Alright, so it’s been well over a year now since we all started to hear whispers of a revolution within the digital dimension. I think it’s safe to say that we’re not quite at the point where we can celebrate some sort of VR Bastille day just yet. But let’s look at what we already know about VR learning, and where it’s going.
As Egle mentioned in her recent blog, much like gamification before it, VR and AR is in vogue at the moment. Her hesitancy to jump on the virtual bandwagon is valid, but I want to take this opportunity to make the case for why VR is here to stay (and why it’s going to take over).
All organisations are governed by processes and procedures that appear crucial at first glance. Some are officially part of company procedure, and others simply become intrinsic over time from being the “done thing.” But just how valuable are they when given a deeper examination? In fact, most organisations could benefit from shedding extraneous tasks and undergoing a lean process transformation, making sure processes increase value rather than just expanding time and effort. L&D departments are no exception. Read more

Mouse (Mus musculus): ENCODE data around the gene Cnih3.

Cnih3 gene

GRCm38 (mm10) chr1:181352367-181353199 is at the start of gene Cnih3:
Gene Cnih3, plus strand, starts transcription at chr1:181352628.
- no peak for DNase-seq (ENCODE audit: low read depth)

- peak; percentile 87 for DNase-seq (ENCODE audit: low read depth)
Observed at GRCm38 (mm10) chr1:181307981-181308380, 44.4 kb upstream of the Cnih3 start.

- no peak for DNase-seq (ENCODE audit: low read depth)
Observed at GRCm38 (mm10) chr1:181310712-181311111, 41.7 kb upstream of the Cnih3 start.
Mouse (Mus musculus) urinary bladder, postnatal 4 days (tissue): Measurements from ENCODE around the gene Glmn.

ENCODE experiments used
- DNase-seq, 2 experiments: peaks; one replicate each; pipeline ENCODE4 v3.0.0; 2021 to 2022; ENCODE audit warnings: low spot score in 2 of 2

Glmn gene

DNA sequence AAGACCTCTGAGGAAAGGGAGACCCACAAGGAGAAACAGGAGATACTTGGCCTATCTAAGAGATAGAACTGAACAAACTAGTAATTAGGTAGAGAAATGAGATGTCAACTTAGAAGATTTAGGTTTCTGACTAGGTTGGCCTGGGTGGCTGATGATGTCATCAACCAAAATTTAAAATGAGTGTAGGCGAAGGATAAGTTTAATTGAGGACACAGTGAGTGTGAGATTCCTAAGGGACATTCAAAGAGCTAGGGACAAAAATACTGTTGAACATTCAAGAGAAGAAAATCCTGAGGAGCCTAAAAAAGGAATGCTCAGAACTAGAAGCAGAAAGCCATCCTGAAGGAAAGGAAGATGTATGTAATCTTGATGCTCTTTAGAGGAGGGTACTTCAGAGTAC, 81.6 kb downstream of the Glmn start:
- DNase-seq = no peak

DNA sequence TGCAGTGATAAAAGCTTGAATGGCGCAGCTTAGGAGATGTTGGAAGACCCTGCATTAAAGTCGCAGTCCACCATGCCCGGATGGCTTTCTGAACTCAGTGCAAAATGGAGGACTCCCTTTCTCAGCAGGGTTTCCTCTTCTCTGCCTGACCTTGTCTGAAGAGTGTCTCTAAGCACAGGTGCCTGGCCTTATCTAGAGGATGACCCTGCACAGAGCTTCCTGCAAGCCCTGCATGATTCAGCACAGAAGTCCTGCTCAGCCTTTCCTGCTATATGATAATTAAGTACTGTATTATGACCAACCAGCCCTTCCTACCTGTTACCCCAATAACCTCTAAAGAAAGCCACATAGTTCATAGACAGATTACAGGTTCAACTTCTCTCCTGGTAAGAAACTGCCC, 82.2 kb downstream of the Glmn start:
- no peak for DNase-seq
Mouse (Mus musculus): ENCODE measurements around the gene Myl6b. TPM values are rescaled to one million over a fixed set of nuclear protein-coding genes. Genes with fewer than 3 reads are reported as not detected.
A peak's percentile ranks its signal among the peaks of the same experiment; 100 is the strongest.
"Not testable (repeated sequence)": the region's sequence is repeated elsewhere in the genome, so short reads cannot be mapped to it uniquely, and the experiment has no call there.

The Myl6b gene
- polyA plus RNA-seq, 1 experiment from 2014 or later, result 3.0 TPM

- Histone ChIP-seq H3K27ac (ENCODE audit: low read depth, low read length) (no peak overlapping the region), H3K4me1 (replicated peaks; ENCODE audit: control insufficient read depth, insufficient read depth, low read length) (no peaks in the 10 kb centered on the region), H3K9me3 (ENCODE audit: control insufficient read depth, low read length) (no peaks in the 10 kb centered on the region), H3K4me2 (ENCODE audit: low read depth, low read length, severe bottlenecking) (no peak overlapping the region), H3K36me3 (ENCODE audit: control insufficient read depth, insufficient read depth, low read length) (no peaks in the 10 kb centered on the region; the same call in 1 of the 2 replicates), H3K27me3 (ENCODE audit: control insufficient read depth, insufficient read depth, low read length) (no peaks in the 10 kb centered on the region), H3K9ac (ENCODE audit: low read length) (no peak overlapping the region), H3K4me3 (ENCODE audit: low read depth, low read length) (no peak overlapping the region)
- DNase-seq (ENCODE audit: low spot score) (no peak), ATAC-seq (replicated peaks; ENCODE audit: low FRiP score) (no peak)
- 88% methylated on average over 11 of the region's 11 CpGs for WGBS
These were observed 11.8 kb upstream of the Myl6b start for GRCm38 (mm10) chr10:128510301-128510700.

‘All hail the kale’ was a big craze on the health food scene a year or so ago. Incidentally, that was the first thing that I thought of when I saw all the VR and AR banners at the Learning Technologies 2017 show a few weeks back.
Virtual Reality seems to have finally arrived and as learning designers we’re tempted to buy into its promise of effortless learner engagement and, let’s be honest, an opportunity to play around with the gadgets ourselves!
Saffron Interactive to deliver key seminar on gamification and behavioural science at Learning Technologies exhibition
UPDATE: Slides and video of the seminar are now available, register to receive them here.
Saffron Interactive (stand E15), will be hosting a seminar on both days of the Learning Technologies exhibition on 1 – 2 February. Attendees will gain invaluable insights into the implications of gamification and behavioural science for learning and performance technologies, most notably through employee engagement.